Like most 39-year-old, single, jobless, hetero men in Seattle, I thought I knew a thing or two about rejection.

Then I decided I wanted to write for a living.

After months of trying to get my writing published in any Seattle publication that would have me, rejection was pretty much all I had to show for my efforts. I'm trying not to be bitter, and my job coach/shrink tells me that rejection is healthy. If that's true, I've got to be in the best shape of my life—over the last few months I've been dissed and dodged by virtually every editor in King County. In the spirit of good health I want to share some pointers with other wannabe writers. You, too, can get snubbed, ignored, insulted, and experience the health-boosting effects of rejection.


The first thing I learned is that any newspaper can reject. Even the Washington Free Press. Just because only 27 people have ever read it doesn't mean they will print anything submitted. The editors of the Free Press have the right to reject and, as I found out, they exercise that right freely. Other teeny, tiny publications can reject too, like Seattle Gay News—which frequently advertises for unpaid "staff writer" positions—and the neighborhood papers. Any publication can reject you, no matter how piddly. So while "starting small" sounds like a good strategy, it's no guarantee that you'll get published.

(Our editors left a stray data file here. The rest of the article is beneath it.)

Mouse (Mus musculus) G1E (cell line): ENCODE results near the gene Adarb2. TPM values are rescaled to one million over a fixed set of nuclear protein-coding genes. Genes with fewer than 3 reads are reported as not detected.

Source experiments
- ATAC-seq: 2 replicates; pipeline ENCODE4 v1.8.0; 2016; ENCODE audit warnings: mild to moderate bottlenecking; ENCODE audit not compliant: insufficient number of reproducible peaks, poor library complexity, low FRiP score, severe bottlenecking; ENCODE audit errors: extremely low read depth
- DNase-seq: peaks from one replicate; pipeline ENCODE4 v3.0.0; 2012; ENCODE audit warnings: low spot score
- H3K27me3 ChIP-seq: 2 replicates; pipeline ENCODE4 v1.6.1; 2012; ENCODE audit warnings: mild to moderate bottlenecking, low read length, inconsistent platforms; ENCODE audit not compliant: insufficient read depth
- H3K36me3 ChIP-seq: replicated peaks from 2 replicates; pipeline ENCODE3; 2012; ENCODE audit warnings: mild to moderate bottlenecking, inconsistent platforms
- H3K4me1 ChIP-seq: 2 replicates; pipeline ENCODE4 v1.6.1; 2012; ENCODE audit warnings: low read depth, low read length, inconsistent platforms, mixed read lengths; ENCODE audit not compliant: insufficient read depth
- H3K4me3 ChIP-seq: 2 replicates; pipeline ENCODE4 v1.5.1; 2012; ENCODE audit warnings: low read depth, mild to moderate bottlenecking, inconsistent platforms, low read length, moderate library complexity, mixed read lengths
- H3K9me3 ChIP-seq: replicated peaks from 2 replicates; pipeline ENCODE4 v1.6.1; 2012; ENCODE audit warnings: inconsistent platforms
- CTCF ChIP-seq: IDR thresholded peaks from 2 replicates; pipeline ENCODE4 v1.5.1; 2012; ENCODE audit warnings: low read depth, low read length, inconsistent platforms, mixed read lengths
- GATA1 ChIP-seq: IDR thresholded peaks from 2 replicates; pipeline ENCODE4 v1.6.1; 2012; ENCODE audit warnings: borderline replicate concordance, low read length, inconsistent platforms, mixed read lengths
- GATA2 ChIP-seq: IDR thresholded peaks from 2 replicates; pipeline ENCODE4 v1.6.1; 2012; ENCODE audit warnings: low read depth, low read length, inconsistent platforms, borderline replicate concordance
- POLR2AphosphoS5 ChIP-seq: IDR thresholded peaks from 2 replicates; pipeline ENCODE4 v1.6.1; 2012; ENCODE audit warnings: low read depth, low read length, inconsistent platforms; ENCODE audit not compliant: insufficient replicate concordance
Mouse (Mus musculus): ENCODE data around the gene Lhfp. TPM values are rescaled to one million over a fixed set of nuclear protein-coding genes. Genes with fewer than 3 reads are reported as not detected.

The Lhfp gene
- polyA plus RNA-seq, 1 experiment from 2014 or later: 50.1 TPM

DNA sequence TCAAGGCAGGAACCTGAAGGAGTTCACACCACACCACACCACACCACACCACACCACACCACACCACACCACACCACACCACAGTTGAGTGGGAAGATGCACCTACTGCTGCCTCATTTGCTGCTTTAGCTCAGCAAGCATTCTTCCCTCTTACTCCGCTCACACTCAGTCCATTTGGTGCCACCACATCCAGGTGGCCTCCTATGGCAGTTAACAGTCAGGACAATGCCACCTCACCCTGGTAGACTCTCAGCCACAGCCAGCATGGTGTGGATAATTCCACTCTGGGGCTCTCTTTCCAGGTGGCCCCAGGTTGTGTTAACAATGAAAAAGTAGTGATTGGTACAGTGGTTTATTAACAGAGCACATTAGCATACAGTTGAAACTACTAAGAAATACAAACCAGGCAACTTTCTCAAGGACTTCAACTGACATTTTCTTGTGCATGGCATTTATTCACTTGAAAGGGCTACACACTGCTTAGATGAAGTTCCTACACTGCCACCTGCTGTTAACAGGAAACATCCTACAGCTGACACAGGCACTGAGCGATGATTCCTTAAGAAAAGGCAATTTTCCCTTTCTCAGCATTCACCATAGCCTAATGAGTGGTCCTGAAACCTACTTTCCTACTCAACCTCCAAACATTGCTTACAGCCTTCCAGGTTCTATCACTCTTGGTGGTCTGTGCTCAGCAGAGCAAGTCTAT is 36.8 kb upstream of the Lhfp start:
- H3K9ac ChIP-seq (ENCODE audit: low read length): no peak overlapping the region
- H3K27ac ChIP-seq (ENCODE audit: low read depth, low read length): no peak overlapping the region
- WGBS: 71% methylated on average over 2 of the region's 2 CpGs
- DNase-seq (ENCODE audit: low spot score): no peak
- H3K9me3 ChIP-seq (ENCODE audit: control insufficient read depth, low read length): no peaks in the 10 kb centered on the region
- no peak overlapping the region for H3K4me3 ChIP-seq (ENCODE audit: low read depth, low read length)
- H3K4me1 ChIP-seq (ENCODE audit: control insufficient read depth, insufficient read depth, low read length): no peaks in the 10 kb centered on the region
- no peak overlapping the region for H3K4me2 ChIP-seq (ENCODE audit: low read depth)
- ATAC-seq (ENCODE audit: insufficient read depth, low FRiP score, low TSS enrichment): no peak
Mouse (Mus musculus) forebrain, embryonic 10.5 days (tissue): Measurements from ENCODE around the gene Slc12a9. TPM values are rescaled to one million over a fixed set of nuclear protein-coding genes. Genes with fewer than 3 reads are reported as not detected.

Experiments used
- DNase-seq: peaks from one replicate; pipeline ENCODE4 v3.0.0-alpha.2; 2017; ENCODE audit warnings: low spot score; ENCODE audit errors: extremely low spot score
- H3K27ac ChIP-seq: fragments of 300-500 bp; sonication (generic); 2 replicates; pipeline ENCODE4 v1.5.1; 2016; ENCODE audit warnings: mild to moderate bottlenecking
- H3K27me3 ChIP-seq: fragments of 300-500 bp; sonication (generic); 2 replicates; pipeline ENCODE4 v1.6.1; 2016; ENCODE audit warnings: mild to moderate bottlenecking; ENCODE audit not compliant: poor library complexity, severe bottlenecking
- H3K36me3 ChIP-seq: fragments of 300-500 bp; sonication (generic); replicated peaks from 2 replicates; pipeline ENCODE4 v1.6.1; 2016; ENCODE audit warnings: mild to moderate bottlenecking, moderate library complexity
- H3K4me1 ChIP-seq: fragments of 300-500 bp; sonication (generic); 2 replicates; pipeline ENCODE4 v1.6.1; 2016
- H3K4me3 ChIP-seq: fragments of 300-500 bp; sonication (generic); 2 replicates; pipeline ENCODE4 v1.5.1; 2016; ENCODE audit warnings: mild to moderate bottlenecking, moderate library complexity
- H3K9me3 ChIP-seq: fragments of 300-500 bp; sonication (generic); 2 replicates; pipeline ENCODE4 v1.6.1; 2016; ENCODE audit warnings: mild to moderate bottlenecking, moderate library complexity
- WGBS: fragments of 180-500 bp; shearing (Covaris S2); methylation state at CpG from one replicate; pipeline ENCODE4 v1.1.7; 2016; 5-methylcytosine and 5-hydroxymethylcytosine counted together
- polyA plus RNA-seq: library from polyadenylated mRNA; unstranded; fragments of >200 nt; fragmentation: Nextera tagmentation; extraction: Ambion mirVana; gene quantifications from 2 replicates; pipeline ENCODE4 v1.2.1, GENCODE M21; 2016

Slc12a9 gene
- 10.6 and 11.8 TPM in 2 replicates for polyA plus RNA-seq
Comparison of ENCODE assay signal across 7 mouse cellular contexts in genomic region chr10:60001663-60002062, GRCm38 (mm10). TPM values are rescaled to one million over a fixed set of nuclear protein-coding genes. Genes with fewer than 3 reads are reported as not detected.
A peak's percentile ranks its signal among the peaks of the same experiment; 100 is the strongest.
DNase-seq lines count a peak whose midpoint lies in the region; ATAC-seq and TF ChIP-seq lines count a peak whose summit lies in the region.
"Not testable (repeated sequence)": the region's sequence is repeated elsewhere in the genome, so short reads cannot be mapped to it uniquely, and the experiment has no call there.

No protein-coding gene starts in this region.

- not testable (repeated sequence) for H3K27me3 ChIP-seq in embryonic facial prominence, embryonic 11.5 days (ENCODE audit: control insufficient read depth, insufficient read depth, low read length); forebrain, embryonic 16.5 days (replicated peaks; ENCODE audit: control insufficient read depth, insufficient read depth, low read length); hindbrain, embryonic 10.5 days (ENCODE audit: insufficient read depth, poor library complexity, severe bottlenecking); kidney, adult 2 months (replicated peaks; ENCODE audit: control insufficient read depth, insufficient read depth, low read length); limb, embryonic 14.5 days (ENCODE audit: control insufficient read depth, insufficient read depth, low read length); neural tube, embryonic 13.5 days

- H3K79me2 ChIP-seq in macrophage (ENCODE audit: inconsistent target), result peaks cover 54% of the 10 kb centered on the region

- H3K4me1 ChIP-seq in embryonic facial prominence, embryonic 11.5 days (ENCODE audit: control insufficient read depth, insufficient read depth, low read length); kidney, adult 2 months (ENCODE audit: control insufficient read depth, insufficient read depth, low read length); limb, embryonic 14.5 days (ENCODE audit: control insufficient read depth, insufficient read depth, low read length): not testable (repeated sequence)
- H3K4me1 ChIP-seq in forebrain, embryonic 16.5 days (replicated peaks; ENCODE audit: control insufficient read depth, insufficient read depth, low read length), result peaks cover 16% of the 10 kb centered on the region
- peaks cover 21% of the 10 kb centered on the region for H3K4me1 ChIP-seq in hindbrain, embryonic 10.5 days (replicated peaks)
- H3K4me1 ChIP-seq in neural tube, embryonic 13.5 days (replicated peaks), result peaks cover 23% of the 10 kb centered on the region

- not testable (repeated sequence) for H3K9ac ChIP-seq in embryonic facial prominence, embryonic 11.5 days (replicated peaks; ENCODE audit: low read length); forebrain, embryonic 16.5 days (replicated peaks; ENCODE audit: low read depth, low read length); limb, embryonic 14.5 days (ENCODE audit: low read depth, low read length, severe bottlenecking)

The Stranger. Oh, how the mere mention of the name stirred fear deep within. Here, I was not only beckoning rejection, but insult and ego-death. But when I called, e-mailed, even bugged them in person, to my amazement they were actually quite cool (in a warm way). The editors were fairly accessible, though it took a few calls to get the top guy's attention. I remember the day I got my reply from Dan, 12 words via e-mail that made my week: "dear jesse, happy to read whatever you want to send me. dan."

I felt like my prom date just said yes.

Then The Stranger staff went on to reject everything I submitted to them (photography, writing, cupcakes). So I moved on.

There is at least one person at Seattle Weekly who looks at randomly submitted material, but that person was in Thailand when I called and I couldn't wait until she returned. So I started at the top—some guy named Chuck Taylor, a man who shares his name with Liberia's former dictator. That should have been a clue. I called Chuck several times and submitted a couple things I thought were worth looking at. Chuck's a no-nonsense guy—he dissed me once via e-mail before going dark. I moved one step down the masthead to the arts editor and offered a review of Menopause the Musical. Rookie mistake—the play's been running for a century. Dissed again.


When a brand-new monthly hit the market, I thought it would be an ideal time to approach the magazines.

Seattle Metropolitan, the newer of the two local glossies, has a fully staffed editorial department, it seems, but their tech department needs to do some hiring. The e-mail address they set up for submissions bounces messages back to the sender. "Idiots," I thought. Then I realized that this was a foolproof way of keeping people like me from filling their inbox. Ingenious! So I began calling.